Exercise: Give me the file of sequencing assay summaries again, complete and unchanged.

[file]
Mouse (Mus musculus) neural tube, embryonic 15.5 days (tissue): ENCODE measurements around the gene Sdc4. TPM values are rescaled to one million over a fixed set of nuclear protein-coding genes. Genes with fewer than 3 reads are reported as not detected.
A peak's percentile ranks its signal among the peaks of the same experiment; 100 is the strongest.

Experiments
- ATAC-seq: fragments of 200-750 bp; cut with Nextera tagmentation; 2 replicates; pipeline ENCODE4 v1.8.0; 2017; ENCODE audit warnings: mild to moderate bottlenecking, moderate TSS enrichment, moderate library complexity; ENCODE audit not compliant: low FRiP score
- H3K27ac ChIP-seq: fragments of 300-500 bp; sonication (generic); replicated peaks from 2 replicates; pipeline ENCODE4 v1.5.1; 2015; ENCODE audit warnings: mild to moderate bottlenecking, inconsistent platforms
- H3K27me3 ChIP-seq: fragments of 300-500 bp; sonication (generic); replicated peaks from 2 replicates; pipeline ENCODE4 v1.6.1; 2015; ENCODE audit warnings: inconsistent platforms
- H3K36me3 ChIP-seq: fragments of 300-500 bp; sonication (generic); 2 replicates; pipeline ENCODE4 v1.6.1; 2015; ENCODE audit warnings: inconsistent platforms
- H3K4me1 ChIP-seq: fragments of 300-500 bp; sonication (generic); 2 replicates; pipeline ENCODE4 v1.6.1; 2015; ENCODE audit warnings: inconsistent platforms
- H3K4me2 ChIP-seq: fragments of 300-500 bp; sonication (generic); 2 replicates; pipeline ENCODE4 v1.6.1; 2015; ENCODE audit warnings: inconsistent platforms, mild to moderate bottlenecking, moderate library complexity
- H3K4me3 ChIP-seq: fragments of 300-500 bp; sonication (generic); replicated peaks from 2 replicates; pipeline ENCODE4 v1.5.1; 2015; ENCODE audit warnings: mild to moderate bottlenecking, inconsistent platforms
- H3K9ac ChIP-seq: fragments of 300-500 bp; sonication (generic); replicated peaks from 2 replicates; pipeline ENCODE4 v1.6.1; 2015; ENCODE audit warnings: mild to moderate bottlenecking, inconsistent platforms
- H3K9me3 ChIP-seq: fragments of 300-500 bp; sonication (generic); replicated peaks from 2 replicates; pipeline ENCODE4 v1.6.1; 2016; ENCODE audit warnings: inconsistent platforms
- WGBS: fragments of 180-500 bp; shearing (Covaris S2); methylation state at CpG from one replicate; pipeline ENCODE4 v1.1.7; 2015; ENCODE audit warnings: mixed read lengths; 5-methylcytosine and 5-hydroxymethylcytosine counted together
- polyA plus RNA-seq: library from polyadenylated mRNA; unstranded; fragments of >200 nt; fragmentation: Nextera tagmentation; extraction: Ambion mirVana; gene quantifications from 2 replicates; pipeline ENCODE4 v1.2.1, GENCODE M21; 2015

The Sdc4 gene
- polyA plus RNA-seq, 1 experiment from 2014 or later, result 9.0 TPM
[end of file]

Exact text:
Mouse (Mus musculus) neural tube, embryonic 15.5 days (tissue): ENCODE measurements around the gene Sdc4. TPM values are rescaled to one million over a fixed set of nuclear protein-coding genes. Genes with fewer than 3 reads are reported as not detected.
A peak's percentile ranks its signal among the peaks of the same experiment; 100 is the strongest.

Experiments
- ATAC-seq: fragments of 200-750 bp; cut with Nextera tagmentation; 2 replicates; pipeline ENCODE4 v1.8.0; 2017; ENCODE audit warnings: mild to moderate bottlenecking, moderate TSS enrichment, moderate library complexity; ENCODE audit not compliant: low FRiP score
- H3K27ac ChIP-seq: fragments of 300-500 bp; sonication (generic); replicated peaks from 2 replicates; pipeline ENCODE4 v1.5.1; 2015; ENCODE audit warnings: mild to moderate bottlenecking, inconsistent platforms
- H3K27me3 ChIP-seq: fragments of 300-500 bp; sonication (generic); replicated peaks from 2 replicates; pipeline ENCODE4 v1.6.1; 2015; ENCODE audit warnings: inconsistent platforms
- H3K36me3 ChIP-seq: fragments of 300-500 bp; sonication (generic); 2 replicates; pipeline ENCODE4 v1.6.1; 2015; ENCODE audit warnings: inconsistent platforms
- H3K4me1 ChIP-seq: fragments of 300-500 bp; sonication (generic); 2 replicates; pipeline ENCODE4 v1.6.1; 2015; ENCODE audit warnings: inconsistent platforms
- H3K4me2 ChIP-seq: fragments of 300-500 bp; sonication (generic); 2 replicates; pipeline ENCODE4 v1.6.1; 2015; ENCODE audit warnings: inconsistent platforms, mild to moderate bottlenecking, moderate library complexity
- H3K4me3 ChIP-seq: fragments of 300-500 bp; sonication (generic); replicated peaks from 2 replicates; pipeline ENCODE4 v1.5.1; 2015; ENCODE audit warnings: mild to moderate bottlenecking, inconsistent platforms
- H3K9ac ChIP-seq: fragments of 300-500 bp; sonication (generic); replicated peaks from 2 replicates; pipeline ENCODE4 v1.6.1; 2015; ENCODE audit warnings: mild to moderate bottlenecking, inconsistent platforms
- H3K9me3 ChIP-seq: fragments of 300-500 bp; sonication (generic); replicated peaks from 2 replicates; pipeline ENCODE4 v1.6.1; 2016; ENCODE audit warnings: inconsistent platforms
- WGBS: fragments of 180-500 bp; shearing (Covaris S2); methylation state at CpG from one replicate; pipeline ENCODE4 v1.1.7; 2015; ENCODE audit warnings: mixed read lengths; 5-methylcytosine and 5-hydroxymethylcytosine counted together
- polyA plus RNA-seq: library from polyadenylated mRNA; unstranded; fragments of >200 nt; fragmentation: Nextera tagmentation; extraction: Ambion mirVana; gene quantifications from 2 replicates; pipeline ENCODE4 v1.2.1, GENCODE M21; 2015

The Sdc4 gene
- polyA plus RNA-seq, 1 experiment from 2014 or later, result 9.0 TPM